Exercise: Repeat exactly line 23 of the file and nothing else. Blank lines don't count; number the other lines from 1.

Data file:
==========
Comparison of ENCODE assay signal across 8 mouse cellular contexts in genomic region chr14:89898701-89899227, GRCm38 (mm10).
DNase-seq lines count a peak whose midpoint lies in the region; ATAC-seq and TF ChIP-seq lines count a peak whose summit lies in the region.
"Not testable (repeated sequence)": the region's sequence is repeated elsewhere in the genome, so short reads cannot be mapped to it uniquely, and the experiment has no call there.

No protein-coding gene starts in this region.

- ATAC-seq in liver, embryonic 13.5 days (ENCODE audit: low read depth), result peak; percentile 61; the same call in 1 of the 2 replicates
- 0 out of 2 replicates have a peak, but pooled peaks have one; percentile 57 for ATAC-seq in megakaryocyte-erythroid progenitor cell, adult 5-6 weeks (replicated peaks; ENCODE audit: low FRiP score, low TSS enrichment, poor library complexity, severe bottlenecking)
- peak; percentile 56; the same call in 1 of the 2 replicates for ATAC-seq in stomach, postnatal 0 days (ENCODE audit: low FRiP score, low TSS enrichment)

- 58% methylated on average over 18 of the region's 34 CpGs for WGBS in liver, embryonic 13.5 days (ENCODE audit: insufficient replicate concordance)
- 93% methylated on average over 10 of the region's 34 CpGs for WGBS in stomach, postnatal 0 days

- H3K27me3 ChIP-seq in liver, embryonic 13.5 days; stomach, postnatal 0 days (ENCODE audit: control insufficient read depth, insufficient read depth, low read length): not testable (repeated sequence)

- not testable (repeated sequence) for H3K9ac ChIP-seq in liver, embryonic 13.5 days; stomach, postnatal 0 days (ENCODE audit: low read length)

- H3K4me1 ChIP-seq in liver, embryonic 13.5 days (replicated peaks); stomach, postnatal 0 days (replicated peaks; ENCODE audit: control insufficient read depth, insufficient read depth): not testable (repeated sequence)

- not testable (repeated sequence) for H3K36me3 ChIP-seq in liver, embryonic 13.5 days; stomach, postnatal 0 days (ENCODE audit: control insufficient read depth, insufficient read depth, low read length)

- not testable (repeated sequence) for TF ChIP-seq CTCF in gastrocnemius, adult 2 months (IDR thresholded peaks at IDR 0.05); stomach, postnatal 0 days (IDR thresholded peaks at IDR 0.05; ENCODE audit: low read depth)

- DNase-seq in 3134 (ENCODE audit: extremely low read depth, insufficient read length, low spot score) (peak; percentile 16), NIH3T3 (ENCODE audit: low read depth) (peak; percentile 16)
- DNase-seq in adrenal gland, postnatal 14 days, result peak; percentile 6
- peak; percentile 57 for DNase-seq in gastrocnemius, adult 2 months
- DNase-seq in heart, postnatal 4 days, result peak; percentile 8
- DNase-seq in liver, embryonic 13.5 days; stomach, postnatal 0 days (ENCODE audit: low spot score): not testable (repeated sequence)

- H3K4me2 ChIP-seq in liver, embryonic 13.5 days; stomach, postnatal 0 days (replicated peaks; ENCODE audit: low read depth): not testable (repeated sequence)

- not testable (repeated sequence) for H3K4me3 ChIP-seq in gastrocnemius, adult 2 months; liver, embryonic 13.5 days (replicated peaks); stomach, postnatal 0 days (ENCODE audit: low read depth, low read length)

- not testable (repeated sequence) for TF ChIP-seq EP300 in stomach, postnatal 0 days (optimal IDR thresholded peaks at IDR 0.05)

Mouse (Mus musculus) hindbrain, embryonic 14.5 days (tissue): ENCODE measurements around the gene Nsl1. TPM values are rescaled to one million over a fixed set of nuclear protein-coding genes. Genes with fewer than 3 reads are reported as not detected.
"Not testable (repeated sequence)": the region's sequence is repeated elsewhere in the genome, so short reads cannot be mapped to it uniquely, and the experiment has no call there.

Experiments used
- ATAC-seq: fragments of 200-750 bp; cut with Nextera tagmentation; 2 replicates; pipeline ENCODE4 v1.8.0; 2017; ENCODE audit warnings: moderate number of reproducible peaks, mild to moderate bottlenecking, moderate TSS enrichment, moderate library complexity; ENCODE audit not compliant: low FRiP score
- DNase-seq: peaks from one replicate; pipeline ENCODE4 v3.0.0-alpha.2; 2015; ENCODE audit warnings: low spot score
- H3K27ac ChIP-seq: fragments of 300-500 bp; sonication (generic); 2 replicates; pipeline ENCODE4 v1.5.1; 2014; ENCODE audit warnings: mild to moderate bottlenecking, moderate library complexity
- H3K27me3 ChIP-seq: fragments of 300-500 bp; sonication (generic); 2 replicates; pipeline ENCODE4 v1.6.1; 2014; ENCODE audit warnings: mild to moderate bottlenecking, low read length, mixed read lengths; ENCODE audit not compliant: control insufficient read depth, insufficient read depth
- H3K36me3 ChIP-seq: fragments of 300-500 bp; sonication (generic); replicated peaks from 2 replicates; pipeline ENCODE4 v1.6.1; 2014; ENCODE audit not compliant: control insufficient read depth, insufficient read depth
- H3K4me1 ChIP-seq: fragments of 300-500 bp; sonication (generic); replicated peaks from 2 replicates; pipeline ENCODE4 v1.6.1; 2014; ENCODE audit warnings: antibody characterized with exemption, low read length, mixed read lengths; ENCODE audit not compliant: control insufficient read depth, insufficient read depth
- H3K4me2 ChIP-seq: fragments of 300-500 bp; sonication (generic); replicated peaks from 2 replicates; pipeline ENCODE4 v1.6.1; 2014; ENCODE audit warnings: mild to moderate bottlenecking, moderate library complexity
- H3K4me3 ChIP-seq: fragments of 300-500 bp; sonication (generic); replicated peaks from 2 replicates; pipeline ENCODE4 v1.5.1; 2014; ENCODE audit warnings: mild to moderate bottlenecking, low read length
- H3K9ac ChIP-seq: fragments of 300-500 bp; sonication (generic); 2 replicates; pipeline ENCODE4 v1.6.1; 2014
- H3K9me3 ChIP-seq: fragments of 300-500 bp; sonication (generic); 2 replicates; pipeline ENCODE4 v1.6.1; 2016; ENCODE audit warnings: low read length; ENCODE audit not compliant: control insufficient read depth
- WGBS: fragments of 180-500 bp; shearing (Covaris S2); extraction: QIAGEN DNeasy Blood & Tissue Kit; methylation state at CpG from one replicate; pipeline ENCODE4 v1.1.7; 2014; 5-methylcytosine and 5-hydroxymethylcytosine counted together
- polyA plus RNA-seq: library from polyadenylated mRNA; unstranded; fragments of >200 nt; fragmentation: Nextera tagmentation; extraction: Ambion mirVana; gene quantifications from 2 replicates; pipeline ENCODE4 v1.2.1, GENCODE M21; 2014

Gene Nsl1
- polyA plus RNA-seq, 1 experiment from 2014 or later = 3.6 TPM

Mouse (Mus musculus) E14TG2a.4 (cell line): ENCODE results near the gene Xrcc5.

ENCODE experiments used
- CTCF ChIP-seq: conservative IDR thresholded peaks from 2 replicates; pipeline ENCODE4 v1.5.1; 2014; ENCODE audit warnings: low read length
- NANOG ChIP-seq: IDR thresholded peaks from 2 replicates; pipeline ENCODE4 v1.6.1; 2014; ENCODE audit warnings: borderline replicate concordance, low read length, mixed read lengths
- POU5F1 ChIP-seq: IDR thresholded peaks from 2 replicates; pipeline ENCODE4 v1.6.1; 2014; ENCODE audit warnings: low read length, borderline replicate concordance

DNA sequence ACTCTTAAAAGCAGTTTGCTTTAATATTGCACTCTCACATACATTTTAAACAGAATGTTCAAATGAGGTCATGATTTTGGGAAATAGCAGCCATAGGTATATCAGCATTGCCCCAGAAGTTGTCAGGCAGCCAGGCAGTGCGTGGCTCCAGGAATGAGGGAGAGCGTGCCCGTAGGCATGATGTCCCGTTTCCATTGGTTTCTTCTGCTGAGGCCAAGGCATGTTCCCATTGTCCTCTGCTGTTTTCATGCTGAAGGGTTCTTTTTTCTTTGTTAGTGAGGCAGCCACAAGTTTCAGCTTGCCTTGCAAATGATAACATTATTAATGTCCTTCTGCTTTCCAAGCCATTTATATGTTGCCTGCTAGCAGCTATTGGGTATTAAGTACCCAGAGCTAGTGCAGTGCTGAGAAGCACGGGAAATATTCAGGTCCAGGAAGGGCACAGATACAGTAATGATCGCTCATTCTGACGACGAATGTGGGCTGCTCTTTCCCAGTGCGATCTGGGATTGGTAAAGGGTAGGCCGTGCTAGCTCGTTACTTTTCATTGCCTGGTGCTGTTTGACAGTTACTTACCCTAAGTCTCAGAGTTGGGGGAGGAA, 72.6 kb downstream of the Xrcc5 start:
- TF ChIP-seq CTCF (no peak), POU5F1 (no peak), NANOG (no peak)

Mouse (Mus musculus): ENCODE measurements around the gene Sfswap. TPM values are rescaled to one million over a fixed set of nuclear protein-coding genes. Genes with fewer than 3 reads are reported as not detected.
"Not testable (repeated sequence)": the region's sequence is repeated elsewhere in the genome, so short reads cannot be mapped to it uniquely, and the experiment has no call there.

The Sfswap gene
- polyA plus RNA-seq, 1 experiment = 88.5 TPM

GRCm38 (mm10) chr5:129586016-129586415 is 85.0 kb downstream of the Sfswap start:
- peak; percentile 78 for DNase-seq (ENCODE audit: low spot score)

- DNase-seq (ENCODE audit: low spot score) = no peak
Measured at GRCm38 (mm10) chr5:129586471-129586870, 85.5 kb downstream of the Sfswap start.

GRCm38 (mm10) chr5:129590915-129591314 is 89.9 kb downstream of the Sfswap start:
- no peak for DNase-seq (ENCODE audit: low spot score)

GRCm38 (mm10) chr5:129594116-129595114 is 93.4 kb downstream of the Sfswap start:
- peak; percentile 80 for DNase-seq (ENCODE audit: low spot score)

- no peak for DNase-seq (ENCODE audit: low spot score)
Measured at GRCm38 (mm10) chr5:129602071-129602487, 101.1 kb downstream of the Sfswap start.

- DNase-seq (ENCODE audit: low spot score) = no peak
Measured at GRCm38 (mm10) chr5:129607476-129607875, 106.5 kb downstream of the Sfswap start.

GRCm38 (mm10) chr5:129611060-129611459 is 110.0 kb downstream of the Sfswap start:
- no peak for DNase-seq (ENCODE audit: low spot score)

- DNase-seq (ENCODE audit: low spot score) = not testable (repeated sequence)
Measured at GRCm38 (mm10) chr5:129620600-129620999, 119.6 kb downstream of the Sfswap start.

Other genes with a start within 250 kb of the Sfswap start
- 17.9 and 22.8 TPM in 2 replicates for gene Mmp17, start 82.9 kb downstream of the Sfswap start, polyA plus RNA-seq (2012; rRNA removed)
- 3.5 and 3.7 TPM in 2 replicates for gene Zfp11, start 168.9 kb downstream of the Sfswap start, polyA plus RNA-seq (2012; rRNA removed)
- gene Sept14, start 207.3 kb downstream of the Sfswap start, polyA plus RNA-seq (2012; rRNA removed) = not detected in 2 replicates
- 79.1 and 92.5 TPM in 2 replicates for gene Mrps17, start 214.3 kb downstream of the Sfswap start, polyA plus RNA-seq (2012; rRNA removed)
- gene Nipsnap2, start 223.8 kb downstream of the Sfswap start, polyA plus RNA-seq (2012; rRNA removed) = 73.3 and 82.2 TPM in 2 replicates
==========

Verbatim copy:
Mouse (Mus musculus) hindbrain, embryonic 14.5 days (tissue): ENCODE measurements around the gene Nsl1. TPM values are rescaled to one million over a fixed set of nuclear protein-coding genes. Genes with fewer than 3 reads are reported as not detected.